The villagers thank the Jade Emperor and genies and pray to them to be blessed with a bumper crop, full stock of rice and maize, productive animals, prosperity, and happiness.
The New Rice celebration takes place over two or three days with many worship rituals and festive activities. From a family ritual in the past, the celebration has now become a community event.
A week before the celebration the patriarch gathers all the villagers to inform them of the schedule and assignments for each family.
The women will prepare rice, water, and vegetables while the men collect wood, hunt animals, and repair the Rong communal house.
The patriarch hosts the ritual and represents the villagers in thanking the genies for giving them a good crop.
Luong Thanh Son, a researcher of Central Highlands culture, said, “The New Rice celebration is held after the harvest at the beginning of the year. Whether it’s a bumper crop or a poor crop, they organize the ceremony to thank the genies and pray to them for another abundant harvest.”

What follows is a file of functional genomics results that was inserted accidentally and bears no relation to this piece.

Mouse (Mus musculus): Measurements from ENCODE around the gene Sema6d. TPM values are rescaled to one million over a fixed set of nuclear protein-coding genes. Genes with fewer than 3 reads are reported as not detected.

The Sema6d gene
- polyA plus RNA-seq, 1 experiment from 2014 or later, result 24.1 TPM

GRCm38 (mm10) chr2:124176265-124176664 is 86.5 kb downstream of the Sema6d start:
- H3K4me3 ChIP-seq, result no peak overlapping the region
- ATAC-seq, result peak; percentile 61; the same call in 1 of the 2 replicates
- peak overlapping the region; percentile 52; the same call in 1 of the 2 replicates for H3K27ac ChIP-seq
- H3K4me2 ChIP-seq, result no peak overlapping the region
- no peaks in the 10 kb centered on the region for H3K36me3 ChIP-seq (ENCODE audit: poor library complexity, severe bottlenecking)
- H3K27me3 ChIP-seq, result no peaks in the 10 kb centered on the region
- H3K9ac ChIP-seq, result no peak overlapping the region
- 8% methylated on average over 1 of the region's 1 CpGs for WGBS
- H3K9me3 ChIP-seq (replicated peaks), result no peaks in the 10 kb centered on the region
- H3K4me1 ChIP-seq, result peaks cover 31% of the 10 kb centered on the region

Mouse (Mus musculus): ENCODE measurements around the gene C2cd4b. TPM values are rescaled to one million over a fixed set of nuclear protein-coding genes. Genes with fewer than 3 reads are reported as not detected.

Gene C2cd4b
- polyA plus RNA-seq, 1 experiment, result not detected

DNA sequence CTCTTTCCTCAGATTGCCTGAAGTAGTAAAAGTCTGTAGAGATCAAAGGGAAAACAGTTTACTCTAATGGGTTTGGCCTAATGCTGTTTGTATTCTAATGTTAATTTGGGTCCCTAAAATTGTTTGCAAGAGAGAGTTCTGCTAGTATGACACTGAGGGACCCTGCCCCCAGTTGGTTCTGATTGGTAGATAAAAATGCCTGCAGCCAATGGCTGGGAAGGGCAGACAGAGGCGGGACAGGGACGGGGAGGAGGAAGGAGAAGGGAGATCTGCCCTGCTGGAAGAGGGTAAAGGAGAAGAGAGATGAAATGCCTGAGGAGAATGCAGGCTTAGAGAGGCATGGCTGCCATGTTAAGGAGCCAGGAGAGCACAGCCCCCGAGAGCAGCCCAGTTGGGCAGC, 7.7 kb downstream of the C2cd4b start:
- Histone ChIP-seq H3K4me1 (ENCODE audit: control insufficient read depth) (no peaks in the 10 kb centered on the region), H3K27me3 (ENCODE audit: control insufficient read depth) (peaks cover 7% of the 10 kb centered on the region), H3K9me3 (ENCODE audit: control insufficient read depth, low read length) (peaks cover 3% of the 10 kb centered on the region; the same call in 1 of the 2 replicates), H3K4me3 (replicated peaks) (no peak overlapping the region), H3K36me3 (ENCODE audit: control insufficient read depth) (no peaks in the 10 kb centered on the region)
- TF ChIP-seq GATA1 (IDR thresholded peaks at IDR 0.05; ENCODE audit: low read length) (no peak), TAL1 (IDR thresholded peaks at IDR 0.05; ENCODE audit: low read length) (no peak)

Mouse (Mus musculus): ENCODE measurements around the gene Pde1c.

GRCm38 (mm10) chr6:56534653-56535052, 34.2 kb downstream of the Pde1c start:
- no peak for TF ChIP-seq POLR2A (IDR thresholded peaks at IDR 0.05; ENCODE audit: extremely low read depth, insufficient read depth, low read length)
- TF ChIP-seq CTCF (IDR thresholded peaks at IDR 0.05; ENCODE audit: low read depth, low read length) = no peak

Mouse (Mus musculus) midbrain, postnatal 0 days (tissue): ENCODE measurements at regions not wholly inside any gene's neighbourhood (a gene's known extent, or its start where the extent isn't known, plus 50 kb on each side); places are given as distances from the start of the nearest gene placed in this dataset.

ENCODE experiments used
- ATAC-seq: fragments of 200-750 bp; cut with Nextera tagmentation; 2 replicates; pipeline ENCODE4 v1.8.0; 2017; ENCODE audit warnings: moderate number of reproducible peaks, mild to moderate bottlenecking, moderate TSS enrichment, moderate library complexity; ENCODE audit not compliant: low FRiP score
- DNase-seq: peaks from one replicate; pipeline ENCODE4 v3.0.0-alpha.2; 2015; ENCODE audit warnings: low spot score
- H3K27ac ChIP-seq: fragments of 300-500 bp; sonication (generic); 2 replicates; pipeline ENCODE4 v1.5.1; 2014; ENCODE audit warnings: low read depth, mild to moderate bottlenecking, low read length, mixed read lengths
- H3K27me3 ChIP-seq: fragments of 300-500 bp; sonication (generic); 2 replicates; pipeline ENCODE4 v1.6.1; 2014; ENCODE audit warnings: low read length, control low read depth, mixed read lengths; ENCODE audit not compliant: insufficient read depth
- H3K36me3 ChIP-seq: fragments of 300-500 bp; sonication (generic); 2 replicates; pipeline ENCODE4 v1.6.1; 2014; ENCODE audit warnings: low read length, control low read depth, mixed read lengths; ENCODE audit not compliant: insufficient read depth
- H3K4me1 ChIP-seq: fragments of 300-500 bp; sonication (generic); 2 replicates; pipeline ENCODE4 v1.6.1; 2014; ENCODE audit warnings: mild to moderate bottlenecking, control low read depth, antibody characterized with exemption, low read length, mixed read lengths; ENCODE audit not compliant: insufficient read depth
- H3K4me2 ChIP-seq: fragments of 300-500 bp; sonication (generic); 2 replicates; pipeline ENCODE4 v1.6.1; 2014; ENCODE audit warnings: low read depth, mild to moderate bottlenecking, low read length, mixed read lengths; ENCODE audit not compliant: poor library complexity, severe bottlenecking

Every family contributes to the community celebration its best alcohol, rice in bamboo tubes, and roasted pork. The patriarch invites the genies to enjoy the offerings.
Researcher Son said, “The offering must include rat meat. Everyone eats rat meat in the hope that rats will not destroy the crop.”
The patriarch informs the genies of the year’s production, yields, and offerings and prays to them to protect the plants and animals from wild beasts and natural disasters.
After the ritual, all the villagers gather in the Rong House to eat, drink, sing, and dance together to gongs and other musical instruments.
Patriarch A Khao of Dak Ang commune in Kon Tum province said, “Villages organize the rituals and perform gong music and community events. Neighbors help each other prepare the offerings and feasts. All villagers, young and old, gather at the communal house for the celebration.”
After the ritual at the communal house, the patriarch and villagers go from house to house to wish the owners a good yield. They throw rice around the house as a symbol of abundance and fertility.
The festival fortifies their belief and inspires them to work harder for prosperity and wealth.